The disclosed nonwoven webs may be used for a variety of molded respirator shapes. The disclosed nonwoven webs may also be used for a variety of filter configurations including HVAC (e.g., furnace) filters, vehicle cabin filters, clean room filters, humidifier filters, dehumidifier filters, room air purifier filters, hard disk drive filters and other flat or pleatable supported or self-supporting filtration articles. The disclosed nonwoven webs may if desired include one or more additional layers other than the disclosed monocomponent web. For example, molded respirators may employ inner or outer cover layers for comfort or aesthetic purposes and not for filtration or stiffening. Also, one or more porous layers containing sorbent particles may be employed to capture vapors of interest, such as the porous layers described in U.S. patent application Ser. No. 11/431,152 filed May 8, 2006 and entitled PARTICLE-CONTAINING FIBROUS WEB. Other layers (including stiffening layers or stiffening elements) may be included if desired even though not required to provide a shaped monolayer matrix with adequate stiffness for an intended application. The disclosed nonwoven webs may also be used for applications other than air filtration, e.g., for liquid (e.g., medical) filters, thermal insulation, acoustic insulation, packaging materials, shoe components including uppers, sole components and inserts, and for apparel including outerwear, activewear, and hazardous material garments.
The invention is further illustrated in the following illustrative examples, in which all parts and percentages are by weight unless otherwise indicated.
Using an apparatus like that shown in
The Table 1A web was next molded to form a cup-shaped molded matrix for use as a personal respirator. The top mold was heated to about 235° F. (113° C.), the bottom mold was heated to about 240° F. (116° C.), a mold gap of 0.020 in. (0.51 mm) was employed and the web was left in the mold for about 6 seconds. Upon removal from the mold, the matrix retained its molded shape. Set out below in Table 1B are the Run Number, King Stiffness, initial pressure drop, initial NaCl penetration and maximum loading penetration for the molded matrix.
The data in Table 1B shows that the molded matrix had appreciable stiffness.
Example 1 was repeated without using the electret charging additive in either the larger size or smaller size fibers. The web was plasma charged according to the technique taught in U.S. Pat. No. 6,660,210 (Jones et al.) and then hydrocharged with distilled water according to the technique taught in U.S. Pat. No. 5,496,507 (Angadjivand et al. '507) and allowed to dry. Set out below in Table 2A are the Run Number, basis weight, EFD, web thickness, initial pressure drop, initial NaCl penetration and Quality Factor QF for the flat web at a 13.8 cm/sec face velocity:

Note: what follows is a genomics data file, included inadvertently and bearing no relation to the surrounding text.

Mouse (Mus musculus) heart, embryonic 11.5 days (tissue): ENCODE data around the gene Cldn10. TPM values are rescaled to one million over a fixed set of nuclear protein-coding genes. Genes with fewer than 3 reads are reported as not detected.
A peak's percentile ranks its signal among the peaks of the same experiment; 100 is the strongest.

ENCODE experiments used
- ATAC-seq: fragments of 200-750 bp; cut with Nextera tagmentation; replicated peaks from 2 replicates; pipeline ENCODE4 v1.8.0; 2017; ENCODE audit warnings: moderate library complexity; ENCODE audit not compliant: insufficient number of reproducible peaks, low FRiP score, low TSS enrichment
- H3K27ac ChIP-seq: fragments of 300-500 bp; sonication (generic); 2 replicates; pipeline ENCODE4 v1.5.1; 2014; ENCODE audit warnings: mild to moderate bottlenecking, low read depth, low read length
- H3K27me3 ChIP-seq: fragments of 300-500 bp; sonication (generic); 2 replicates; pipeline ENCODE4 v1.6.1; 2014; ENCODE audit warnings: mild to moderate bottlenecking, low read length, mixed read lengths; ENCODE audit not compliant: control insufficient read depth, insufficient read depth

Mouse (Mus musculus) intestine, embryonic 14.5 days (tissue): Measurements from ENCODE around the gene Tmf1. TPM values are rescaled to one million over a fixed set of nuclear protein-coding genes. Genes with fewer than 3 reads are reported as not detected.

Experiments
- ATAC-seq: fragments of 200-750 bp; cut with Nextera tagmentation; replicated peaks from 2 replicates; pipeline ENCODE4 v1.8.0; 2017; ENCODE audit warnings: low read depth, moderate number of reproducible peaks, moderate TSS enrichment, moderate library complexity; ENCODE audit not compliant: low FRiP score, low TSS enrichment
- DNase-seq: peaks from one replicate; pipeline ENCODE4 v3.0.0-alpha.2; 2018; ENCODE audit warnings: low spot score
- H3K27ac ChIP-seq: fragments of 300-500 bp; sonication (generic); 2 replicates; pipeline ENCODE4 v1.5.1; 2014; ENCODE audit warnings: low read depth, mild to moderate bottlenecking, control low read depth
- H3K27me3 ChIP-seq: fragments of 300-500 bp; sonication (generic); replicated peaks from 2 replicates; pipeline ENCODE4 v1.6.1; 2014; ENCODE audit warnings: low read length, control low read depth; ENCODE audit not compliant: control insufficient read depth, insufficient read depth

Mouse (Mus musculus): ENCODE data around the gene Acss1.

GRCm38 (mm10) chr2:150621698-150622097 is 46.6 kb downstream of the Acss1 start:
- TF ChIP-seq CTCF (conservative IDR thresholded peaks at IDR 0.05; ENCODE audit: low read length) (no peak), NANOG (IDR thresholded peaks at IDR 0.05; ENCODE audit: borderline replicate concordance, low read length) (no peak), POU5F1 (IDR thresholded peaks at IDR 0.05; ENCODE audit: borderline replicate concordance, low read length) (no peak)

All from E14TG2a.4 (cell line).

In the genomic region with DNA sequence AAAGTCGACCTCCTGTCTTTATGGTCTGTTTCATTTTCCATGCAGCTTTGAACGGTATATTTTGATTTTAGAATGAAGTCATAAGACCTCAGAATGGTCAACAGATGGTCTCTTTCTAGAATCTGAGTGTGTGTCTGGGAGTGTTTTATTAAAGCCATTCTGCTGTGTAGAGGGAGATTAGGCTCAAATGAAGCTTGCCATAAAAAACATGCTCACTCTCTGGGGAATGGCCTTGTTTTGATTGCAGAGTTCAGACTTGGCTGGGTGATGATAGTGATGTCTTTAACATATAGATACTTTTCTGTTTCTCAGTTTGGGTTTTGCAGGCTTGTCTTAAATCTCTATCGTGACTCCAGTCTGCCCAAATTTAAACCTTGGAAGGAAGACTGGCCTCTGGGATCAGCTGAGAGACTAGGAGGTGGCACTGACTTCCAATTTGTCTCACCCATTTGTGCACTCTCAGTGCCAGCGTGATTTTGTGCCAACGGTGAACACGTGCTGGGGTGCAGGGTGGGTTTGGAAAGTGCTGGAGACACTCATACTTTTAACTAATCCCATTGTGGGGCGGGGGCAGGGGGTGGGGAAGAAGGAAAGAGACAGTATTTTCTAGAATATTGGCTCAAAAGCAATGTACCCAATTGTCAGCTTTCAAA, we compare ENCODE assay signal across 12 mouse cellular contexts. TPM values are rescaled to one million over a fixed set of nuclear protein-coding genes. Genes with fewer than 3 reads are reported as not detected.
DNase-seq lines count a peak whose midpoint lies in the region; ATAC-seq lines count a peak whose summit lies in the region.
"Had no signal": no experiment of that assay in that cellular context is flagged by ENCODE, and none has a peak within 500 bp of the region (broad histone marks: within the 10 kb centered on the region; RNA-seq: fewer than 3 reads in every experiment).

The Table 2A web was next molded according to the method of Example 1. Upon removal from the mold, the matrix retained its molded shape. Set out below in Table 2B are the Run Number, King Stiffness, initial pressure drop, initial NaCl penetration and maximum loading penetration for the molded matrix.
The data in Table 2B shows that this molded matrix provides a monocomponent, monolayer filtration layer which passes the N95 NaCl loading test of 42 C.F.R. Part 84.
Using the method of Example 1, a monocomponent monolayer web was formed. The larger size fibers were formed using TOTAL 3868 polypropylene (a 37 melt flow rate polymer) to which had been added 0.8% CHIMASSORB 944 hindered amine light stabilizer from Ciba Specialty Chemicals as an electret charging additive and 2% POLYONE™ No. CC10054018WE blue pigment. The smaller size fibers were formed using EXXON PP3746G polypropylene to which had been added 0.8% CHIMASSORB 944 hindered amine light stabilizer. The polymer output rate from the extruders was 1.5 lbs/in/hr (0.27 kg/cm/hr), the DCD (die-to-collector distance) was 13.5 in. (34.3 cm) and the polymer rate from each extruder was adjusted to provide a web with 65% larger size fibers and 35% smaller size fibers. The web was hydrocharged with distilled water according to the technique taught in U.S. Pat. No. 5,496,507 (Angadjivand et al. '507) and allowed to dry. Set out below in Table 3A are the Run Number, basis weight, EFD, web thickness, initial pressure drop, initial NaCl penetration and Quality Factor QF for the flat web at a 13.8 cm/sec face velocity: